By separating the Intercity network from the classic network the benefit of additional capacity is released to the classic network. Towns & cities currently offered a non existent or sub optimal service can benefit. Capacity released in urban areas such as Birmingham & Manchester can be reallocated to the pressing need for additional capacity & connectivity. As an example capacity in existing bottlenecks such as the 'Coventry Corridor' can be addressed without the prohibitively expensive interventions long proposed that while desirable have long proved unachievable through cost & potential disruption.

  • Tony Pearce, Reading

    If more capacity is the real reason then the design of the whole line is totally wrong. It should have many more stations serving the Towns that it passes by - like Kenilworth and Amersham. Is it too late to go back to the drawing board ?

  • Andrew Gwilt, Benfleet Essex

    I still think Sir Terry Morgan has literally messed up Crossrail project which lead to more delays that it should of been completed in December last year. But it’s been pushed back until Autumn 2019 (this year). He shouldn’t of got the job in the first place. He’s a disgrace.

  • Michael Turberville, London, EU

    If HS2 (the WCML relief railway) is to be futureproof built, it has to have FOUR tracks. This will allow for ICE/HST/TGV trains to depart and re-join the set of Four Track TRUNK ROUTE at speed - on the fly.
    It would have the capacity to connect CDG, AMS, LGW, LHR, BHX, EMA, MAN, etc etc etc to GLA and INV - the inter-airport connector trains.
    The off/on the main Four Lines at speed with either new built connection paths or slight alterations to existing railway paths (50cm further apart, uniweld, and OHLE) to add Coventry, Nottingham, Derby, Sheffield, Leeds, Lincoln, Liverpool, New Castle etc etc etc to be served by ONE Trainset design standard. No Legacy required as the slight alterations would be 'future-proof' whereas having two different trainsets = a train of full 3.2m can access any metropolitan urban area in the UK.
    Having two different trainset types, the 3.15/3.2m would not be able to reach the city centres that did not have their off/on the main trunk route modified so they are limited to the 2.8m wide trainsets.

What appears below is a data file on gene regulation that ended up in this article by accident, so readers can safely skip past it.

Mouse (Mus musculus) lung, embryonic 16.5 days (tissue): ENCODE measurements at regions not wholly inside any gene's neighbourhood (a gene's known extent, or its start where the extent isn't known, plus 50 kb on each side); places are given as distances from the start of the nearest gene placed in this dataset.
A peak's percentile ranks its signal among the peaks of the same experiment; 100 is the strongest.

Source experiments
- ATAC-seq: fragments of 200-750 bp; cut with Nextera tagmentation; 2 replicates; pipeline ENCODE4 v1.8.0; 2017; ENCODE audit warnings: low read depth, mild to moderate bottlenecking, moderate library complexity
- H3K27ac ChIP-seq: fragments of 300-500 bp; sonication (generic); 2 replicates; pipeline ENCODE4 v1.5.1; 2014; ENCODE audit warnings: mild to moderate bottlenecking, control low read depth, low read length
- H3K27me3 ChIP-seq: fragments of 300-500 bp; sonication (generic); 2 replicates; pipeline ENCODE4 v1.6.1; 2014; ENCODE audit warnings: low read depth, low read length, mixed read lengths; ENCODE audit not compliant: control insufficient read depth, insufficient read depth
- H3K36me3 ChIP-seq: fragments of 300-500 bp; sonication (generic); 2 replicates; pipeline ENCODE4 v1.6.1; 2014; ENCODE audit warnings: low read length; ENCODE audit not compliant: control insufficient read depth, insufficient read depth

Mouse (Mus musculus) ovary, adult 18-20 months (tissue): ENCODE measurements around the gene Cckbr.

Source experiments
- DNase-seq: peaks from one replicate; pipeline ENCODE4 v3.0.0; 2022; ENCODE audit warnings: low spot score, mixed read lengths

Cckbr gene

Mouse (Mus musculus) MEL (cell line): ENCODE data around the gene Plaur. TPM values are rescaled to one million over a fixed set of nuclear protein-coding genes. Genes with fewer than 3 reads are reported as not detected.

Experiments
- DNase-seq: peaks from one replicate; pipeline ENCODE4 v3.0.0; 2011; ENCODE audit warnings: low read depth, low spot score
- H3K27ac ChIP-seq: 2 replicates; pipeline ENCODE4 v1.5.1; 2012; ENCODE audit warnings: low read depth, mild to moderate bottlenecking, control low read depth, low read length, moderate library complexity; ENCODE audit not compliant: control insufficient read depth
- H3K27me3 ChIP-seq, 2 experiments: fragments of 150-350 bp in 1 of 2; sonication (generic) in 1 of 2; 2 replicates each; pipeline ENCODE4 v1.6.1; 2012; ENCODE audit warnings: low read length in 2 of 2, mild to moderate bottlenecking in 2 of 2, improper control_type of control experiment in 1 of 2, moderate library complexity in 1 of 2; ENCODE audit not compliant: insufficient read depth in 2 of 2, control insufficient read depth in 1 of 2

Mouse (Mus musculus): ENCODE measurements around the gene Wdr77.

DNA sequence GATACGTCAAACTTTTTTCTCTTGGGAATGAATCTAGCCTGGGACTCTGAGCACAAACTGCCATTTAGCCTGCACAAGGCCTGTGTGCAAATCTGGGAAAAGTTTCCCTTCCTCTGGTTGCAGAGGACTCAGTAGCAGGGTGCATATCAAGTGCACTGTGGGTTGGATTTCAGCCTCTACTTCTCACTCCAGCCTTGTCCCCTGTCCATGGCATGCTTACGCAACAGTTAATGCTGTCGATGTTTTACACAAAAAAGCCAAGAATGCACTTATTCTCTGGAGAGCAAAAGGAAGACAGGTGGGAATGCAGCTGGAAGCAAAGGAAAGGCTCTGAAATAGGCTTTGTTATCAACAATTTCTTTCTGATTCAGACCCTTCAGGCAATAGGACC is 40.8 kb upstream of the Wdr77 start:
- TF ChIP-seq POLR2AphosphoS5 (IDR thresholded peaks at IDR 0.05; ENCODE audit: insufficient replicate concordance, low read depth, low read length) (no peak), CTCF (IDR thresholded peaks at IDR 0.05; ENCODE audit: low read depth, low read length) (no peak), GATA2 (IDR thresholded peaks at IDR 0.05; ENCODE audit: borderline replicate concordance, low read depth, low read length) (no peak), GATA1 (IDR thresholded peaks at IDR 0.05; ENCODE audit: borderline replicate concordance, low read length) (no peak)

IF...IF we want to make the best value for money, not only would the UK TRUNK ROUTE be built with Four tracks (it is cheaper to build the first time than to add additional Later!), to have the HS2 rolling stock to be of the same size as Scandinavian and Wide Bodied Chinese Rolling stock with a width of 3.45 to 3.5m. Economy could then benefit from a 3:3 and Business/First Class from a 2:2 seating arrangement. This would instantly increase the capacity of what will be decades later than was needed when opens so will have the standard typical UK Overcrowding Issues.
    Imagine trying to operate the GWR, ECML, etc with just Two sets of rails...
    Do it Right from the first shovel into the ground!

  • david c smith, Bletchley

    If capacity relief is the main driver, it could , as far as West Coast Line is concerned, be achieved for a fraction of HS2 costs. The WCML problem is predominantly between Euston and Rugby ; restoring the ex -Great Central north of Calvert and enhancing it from there to London , with a new stretch running past the west of Rugby to junction with WCML south of Nuneaton, could probably be done for 3 to 4 billion.

    The only route in Britain that might justify serious high speed might be London to North East England and the Scottish Central Belt. Per mile costs, on an East Coast alignment should be substantially cheaper than HS2 , whilst the distances involved ( 240 to 440 miles) would open up new day - return markets . Birmingham and Manchester are too close to the capital for this to happen ( rail already is the predominant mode for these routes ).

  • John B, London

    He's absolutely right. HS2 should henceforth be known as "Adonis's folly".

    But to facilitate Leeds-Birmingham trips, we don't need miles of expensive duplicative track from London, it would be simply enough to reinstate the Wolverhampton-Walsall line.